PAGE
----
During this time the friendship with Murray Islander Eddie Mabo was growing. Eddie was a groundsman at the university and the two often talked.
The rest is now history!
After having her heart set on becoming a doctor, Hayley’s dreams were dashed when she was in a serious car crash in her late teens. With her rehabilitation experience making her even more determined to learn how the human body works, Hayley continued to chase her passion for medicine through studying science at JCU, majoring in physiology, pharmacology, biochemistry and molecular biology.
But it was finding the right mentor that gave her the opportunity to work on breakthrough medical research in the area of emergency medicine, developing a new drug combination that is helping first-responders to save lives from trauma-related blood loss.
Hear how Hayley overcame the many obstacles she faced on her ‘Plan B’ career journey, and how she is inspiring the next generation of doctors to engage with, and contribute to, the many research breakthroughs that are needed for medicine to progress into the future.
What are the pressures that push teams towards the accident zone? What are the resilience traits that keep us at the ‘edge of chaos’? What does this mean for the development of skills and intelligence in complex work environments?
In complex organisations, hovering around this edge of chaos is all about equilibrium. Too much tension or stress and we can be pushed into the ‘accident zone’ where we lose control over the outcomes of our work. Not enough tension and we can quickly disengage. This session will take participants on a fast-paced journey through some of the latest thinking on resilience, chaos, complexity, leadership, and emotional intelligence.
Hear from JCU experts, Ben Freedman and Claire Holland, as they speak about how we can optimise our work and engage our best thinking when we are working in the space between order and chaos.
As the cyclone season approaches, a timely reminder to prepare is almost cliché. There is more you can do to prepare for a cyclone than putting away the patio furniture and stocking up on canned food. Hear from JCU Cyclone Testing Station experts on building resilience, as well as advice on how you can prepare your own cyclone check list.
Find out if you are eligible for a fully government funded NQ Strata Title Inspection report that estimates the resilience of your residential strata property and recommendations on how it can be improved.
Improving the resilience of your home to wind, rain and storm tide may be cheaper and easier than you think!
The JCU Ideas Lab Fireside Chat is a regular series from JCU Connect of informal Q&A sessions. Guests are from the local entrepreneurship community, global experts from the national and international innovation, technical research, and entrepreneurship sectors.
In this discussion and audience Q&A, Keith Sue, Innovation Facilitator, JCU Ideas Lab, sits down with Kelvin Ross, Director, Queensland AI Hub.
Recording will be available soon.
Throughout this session, panellists will explore how societies and individuals can adapt to a rapidly-changing human experience increasingly living alongside and amongst forms of artificial intelligence.
The age of artificial intelligence is one of the most punctuating moments in history which we all get to witness first-hand so we hope you will join us as our panelists provide fascinating insight into how our species will navigate this mesmerising chapter of the human narrative.
How will COVID-19 impact the education and employment trajectories of young people? Historically, economic downturns have had lifelong consequences for happiness, life satisfaction and lifetime earnings.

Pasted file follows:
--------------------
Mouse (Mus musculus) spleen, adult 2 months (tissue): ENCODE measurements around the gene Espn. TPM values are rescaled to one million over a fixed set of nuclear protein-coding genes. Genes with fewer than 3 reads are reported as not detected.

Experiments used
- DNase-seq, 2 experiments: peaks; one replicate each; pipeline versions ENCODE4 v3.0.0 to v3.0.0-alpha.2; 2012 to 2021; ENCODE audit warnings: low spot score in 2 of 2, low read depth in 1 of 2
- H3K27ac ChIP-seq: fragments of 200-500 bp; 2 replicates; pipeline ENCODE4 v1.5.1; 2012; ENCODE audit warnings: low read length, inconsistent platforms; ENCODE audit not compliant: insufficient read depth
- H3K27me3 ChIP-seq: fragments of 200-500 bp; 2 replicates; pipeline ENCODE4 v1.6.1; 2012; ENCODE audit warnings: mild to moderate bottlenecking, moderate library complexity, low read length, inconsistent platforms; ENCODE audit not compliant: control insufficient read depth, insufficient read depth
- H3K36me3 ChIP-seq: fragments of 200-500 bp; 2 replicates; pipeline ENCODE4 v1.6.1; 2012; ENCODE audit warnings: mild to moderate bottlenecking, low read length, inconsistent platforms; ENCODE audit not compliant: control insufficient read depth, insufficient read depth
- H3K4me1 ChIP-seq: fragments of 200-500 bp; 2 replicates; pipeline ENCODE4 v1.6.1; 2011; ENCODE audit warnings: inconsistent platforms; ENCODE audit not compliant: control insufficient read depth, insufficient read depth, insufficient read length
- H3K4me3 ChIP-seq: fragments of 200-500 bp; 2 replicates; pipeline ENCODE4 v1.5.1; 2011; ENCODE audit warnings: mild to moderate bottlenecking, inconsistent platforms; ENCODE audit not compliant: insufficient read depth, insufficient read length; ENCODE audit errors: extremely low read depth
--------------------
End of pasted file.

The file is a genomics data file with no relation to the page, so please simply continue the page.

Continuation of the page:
Dr Jenny Chesters from the Melbourne Graduate Research School of Education joins Distinguished Professor Stewart Lockie, Director of the JCU Cairns Institute, for this special webinar to celebrate Social Sciences week (7-13 September).
Jenny will draw on extensive data to understand the experiences of previous generations, explain how Australia can avoid the worst-case scenario and explore how young people can build a brighter future.
View presentation slides.
Alan has been a leader in the crowdfunding space in Australia and the Asia-Pacific since 2010, and had distributed over $100 million of investment capital to entrepreneurs and social-change makers through Birchal and its sister platform Pozible.
Throughout this webinar our panellists will examine the current state of the world through the lens of the concerning trend of rising inequalities between nations and between individuals across practically every aspect of human development.
Tourism plays an important part in the Queensland economy. As we look to the future, how can we make travel more resilient?
Join JCU Tourism experts Dr Laurie Murphy and Dr Denis Tolkach to discuss how we can develop a resilient tourism sector. Discover how we can contribute to community wellbeing and address current challenges while maintaining a long-term outlook. Topics will also include the responsible use and conservation of resources and how to build capacity to adapt to change.
What will be the impact on Australian workplaces once the Government’s support ends? Australian law has changed in order to deal with the challenges caused by the coronavirus pandemic and its impact on Australian workplaces.
Join JCU's Dr Louise Floyd for an analysis of the crucial legal issues involved in employment and corporate law in this tough business climate. Dr Floyd will explore the impacts of job keeper, working from home and telecommuting, along with structural reform of the Australian industrial relations system.
Throughout this half-hour session, we will be exploring the current state of the world and how leadership, diplomacy and compassion will be vital in emerging from the difficult times we find ourselves in at present. Responses to COVID-19, rising geopolitical tensions and social unrest have differed immensely and during this session, our alumni panel will discuss examples of both sound and substandard leadership during recent crises.
What is social enterprise? How can it play a part in economic recovery? Explore the nature of social enterprise with JCU’s Dr Narayan Gopalkrishnan. Discover the opportunities social entrepreneurship presents to develop local and global solutions that are economically, socially and ecologically sustainable.
The immediate effects of COVID-19 have shown that ‘business as usual’ is no longer a viable option. Far North Queensland is particularly vulnerable due to large natural resources, relatively small and scattered populations, high unemployment levels, and energy dependency, just to name a few factors. Find out how doing business with a social purpose can provide solutions.